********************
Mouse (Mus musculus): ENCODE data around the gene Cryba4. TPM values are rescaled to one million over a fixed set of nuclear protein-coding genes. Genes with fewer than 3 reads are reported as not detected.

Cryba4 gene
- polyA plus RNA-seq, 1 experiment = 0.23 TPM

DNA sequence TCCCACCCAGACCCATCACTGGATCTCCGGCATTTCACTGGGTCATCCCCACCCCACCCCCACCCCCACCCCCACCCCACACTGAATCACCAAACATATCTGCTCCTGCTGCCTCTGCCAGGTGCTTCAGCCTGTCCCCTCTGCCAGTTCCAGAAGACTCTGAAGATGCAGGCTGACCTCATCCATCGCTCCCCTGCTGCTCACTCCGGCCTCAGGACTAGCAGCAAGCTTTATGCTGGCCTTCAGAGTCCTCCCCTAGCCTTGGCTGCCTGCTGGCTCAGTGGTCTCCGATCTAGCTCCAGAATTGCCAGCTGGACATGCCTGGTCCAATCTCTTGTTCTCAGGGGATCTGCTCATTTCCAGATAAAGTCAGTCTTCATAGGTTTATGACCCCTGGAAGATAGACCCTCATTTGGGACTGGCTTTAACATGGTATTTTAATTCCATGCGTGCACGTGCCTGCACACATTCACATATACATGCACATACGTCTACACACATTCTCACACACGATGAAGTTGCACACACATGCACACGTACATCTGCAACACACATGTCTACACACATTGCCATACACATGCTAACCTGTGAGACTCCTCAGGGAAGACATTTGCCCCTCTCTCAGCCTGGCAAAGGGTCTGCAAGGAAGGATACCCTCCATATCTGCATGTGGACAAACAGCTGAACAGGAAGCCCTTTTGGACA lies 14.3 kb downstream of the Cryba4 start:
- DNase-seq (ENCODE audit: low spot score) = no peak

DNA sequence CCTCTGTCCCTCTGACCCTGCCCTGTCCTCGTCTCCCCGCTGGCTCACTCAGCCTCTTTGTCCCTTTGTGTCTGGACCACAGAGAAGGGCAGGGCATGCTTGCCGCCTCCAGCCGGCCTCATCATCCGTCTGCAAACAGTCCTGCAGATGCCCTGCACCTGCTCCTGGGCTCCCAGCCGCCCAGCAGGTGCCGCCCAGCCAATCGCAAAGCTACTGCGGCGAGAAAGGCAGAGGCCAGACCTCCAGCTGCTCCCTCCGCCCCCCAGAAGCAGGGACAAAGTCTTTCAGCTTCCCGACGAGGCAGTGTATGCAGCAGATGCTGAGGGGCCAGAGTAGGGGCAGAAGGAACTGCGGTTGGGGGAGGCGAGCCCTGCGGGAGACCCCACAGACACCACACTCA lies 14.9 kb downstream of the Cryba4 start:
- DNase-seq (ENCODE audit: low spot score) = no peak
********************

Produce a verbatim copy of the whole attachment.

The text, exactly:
Mouse (Mus musculus): ENCODE data around the gene Cryba4. TPM values are rescaled to one million over a fixed set of nuclear protein-coding genes. Genes with fewer than 3 reads are reported as not detected.

Cryba4 gene
- polyA plus RNA-seq, 1 experiment = 0.23 TPM

DNA sequence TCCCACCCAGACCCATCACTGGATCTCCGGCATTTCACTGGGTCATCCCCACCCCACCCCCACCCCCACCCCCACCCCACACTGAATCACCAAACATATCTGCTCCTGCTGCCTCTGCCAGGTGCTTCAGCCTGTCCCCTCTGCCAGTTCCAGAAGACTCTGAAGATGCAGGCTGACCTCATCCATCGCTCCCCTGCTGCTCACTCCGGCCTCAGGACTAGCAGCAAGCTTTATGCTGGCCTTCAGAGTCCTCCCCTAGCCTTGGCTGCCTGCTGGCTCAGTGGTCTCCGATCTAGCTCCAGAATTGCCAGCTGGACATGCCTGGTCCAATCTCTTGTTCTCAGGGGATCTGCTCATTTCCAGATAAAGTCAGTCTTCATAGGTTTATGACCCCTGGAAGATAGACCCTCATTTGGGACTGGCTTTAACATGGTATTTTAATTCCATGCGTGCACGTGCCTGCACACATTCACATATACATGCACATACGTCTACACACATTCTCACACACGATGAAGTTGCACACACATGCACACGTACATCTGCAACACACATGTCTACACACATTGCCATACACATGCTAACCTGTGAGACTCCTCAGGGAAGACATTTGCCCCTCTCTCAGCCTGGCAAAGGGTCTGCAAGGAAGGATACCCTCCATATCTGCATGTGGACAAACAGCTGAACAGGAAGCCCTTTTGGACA lies 14.3 kb downstream of the Cryba4 start:
- DNase-seq (ENCODE audit: low spot score) = no peak

DNA sequence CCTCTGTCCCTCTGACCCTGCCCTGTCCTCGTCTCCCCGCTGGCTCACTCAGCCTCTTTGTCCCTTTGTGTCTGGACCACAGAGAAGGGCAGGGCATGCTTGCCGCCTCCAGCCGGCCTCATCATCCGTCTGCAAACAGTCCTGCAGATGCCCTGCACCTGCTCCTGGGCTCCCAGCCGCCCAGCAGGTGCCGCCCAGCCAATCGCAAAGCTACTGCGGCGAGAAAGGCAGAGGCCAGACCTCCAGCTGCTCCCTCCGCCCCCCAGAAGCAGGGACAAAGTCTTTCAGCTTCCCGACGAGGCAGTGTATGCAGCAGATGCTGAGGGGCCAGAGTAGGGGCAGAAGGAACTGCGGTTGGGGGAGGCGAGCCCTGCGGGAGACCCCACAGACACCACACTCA lies 14.9 kb downstream of the Cryba4 start:
- DNase-seq (ENCODE audit: low spot score) = no peak